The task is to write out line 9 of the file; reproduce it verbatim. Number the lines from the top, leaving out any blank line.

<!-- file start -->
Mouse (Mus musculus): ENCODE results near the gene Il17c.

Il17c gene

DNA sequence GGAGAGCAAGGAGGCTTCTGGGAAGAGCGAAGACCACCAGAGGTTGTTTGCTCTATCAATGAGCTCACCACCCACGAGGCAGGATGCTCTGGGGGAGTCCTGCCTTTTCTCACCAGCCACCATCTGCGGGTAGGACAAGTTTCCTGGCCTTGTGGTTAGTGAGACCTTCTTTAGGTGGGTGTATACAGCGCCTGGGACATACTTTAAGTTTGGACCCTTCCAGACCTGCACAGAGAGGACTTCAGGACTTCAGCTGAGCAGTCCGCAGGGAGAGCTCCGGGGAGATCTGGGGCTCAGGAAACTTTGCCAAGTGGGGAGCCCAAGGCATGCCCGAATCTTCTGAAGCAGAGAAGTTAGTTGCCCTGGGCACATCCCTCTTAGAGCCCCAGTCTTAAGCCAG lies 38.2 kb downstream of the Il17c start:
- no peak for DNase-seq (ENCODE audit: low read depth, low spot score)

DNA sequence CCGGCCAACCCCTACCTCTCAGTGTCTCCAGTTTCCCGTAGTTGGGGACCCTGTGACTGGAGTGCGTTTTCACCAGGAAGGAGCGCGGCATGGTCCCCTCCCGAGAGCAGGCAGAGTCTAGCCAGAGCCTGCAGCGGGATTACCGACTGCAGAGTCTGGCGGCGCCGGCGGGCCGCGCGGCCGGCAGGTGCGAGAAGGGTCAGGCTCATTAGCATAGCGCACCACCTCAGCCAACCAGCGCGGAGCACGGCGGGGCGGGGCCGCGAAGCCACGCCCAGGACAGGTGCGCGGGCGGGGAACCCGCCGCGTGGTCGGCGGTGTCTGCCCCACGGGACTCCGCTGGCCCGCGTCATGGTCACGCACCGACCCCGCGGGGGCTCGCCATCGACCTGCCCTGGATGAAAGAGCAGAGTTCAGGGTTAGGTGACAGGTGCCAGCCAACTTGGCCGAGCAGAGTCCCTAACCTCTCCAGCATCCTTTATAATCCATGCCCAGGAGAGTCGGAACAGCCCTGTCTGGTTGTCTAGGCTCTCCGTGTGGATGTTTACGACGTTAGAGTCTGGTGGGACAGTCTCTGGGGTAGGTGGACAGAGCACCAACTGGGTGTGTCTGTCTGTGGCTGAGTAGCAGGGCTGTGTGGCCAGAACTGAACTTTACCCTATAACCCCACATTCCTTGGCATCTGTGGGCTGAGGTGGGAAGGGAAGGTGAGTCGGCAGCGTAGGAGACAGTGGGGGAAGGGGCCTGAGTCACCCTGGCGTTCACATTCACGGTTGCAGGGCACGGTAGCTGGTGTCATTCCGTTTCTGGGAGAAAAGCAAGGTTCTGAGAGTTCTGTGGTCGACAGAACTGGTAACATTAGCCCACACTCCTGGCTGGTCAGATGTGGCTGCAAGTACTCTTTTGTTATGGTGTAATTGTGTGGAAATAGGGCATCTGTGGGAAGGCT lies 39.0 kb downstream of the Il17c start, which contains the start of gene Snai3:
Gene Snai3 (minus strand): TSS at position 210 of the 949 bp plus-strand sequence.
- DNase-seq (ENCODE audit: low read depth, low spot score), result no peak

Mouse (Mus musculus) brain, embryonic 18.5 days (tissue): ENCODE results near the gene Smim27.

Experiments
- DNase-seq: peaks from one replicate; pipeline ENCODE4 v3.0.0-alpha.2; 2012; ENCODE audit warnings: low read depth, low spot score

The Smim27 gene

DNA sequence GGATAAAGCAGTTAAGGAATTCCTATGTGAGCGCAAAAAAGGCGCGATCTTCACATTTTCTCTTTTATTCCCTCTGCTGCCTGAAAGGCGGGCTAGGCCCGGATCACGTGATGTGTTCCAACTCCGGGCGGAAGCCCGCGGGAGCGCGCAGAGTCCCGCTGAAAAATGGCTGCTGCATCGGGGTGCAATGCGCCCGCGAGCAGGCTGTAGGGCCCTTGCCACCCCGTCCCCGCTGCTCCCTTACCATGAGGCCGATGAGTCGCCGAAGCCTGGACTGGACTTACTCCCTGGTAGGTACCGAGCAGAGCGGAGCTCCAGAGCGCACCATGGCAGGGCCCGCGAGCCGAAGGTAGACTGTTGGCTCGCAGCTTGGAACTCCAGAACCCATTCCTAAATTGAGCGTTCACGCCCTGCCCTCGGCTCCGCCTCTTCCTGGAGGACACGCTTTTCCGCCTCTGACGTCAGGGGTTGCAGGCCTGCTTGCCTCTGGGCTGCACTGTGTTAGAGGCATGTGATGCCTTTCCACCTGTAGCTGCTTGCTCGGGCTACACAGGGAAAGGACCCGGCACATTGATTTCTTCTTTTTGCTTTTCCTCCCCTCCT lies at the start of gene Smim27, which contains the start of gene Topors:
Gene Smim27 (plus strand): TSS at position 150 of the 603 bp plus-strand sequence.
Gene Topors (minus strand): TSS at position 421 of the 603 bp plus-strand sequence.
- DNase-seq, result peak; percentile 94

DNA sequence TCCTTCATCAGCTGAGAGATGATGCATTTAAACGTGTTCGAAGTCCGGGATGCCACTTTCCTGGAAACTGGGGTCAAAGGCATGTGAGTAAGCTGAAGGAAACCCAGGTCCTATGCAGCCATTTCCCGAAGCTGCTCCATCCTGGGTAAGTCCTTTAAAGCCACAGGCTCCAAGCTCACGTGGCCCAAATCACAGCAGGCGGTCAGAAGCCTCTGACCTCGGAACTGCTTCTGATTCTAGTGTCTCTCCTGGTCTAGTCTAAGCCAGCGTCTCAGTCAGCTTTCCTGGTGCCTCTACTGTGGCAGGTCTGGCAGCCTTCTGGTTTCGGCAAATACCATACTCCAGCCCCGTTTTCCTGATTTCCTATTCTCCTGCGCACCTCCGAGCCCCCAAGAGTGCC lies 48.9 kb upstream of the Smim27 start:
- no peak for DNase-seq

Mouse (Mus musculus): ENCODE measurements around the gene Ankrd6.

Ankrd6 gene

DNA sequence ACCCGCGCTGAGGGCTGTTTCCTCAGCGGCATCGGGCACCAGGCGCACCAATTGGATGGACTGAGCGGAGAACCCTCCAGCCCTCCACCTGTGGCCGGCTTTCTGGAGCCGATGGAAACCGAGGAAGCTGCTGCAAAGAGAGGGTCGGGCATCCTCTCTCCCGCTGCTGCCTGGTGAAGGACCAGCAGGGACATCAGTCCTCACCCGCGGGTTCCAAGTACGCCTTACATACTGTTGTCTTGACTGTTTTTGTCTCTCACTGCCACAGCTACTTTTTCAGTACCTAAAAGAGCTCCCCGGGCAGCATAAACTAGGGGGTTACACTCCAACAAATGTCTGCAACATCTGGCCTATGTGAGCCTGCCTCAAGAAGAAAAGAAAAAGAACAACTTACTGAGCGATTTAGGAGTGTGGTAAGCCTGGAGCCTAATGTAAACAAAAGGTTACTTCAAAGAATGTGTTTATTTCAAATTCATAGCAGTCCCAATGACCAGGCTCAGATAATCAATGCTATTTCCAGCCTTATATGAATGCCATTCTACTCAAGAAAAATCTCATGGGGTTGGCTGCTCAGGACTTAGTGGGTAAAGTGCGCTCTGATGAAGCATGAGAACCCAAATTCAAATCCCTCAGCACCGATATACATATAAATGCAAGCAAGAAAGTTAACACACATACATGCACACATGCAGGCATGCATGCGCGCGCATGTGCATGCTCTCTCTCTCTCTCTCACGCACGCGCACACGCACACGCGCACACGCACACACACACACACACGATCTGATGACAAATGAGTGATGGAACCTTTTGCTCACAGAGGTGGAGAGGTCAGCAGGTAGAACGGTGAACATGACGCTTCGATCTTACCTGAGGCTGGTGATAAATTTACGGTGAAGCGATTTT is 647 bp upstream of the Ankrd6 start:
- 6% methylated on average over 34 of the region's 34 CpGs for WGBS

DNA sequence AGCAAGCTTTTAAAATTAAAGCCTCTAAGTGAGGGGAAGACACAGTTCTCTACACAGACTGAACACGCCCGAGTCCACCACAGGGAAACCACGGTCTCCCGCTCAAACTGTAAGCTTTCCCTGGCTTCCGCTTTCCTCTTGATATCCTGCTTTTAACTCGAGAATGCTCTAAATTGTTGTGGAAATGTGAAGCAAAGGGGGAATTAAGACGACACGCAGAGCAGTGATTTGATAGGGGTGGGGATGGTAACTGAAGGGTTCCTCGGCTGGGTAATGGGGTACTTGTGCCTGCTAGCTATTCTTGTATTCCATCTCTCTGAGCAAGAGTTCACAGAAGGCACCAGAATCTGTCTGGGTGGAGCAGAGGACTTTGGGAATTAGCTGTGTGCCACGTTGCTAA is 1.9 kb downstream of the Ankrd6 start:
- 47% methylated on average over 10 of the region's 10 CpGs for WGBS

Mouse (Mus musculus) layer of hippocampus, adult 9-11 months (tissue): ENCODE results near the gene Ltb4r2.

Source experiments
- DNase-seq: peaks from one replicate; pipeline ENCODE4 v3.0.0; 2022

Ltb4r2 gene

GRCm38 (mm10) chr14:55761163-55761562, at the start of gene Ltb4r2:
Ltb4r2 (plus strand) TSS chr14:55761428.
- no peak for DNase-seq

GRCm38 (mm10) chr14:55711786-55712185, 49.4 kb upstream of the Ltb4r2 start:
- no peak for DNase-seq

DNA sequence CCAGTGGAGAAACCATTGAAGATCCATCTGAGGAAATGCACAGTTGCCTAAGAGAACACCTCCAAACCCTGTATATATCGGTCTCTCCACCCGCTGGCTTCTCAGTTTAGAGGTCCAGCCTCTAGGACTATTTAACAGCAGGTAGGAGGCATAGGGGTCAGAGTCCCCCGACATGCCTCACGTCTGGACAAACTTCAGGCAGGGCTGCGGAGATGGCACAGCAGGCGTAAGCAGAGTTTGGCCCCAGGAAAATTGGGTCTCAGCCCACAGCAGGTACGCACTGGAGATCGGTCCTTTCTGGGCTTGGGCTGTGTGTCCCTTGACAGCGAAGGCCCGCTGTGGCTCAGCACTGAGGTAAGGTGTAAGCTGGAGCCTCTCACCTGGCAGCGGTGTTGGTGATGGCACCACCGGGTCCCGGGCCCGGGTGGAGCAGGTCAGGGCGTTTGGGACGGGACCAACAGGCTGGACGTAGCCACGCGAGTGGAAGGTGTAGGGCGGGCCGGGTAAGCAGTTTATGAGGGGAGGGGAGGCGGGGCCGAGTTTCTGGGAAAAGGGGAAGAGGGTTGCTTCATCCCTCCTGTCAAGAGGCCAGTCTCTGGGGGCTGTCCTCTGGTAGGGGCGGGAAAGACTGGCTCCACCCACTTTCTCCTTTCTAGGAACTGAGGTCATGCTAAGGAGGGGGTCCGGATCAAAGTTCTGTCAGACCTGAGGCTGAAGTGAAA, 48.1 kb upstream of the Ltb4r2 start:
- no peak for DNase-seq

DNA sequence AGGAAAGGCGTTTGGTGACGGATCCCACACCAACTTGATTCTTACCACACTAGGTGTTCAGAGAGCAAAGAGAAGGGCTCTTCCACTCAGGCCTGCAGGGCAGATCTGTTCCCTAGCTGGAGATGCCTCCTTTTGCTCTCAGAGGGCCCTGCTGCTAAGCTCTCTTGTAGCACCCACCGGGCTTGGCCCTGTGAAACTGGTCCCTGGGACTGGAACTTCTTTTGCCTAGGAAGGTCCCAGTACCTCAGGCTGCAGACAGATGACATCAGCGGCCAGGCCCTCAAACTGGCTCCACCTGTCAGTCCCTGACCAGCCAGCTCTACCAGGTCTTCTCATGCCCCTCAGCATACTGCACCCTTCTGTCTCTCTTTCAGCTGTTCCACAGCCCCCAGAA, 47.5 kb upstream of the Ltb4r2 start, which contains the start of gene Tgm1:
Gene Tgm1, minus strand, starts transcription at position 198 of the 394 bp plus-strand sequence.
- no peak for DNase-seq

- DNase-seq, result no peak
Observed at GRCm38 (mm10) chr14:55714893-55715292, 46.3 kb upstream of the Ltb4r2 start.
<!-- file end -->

Experiments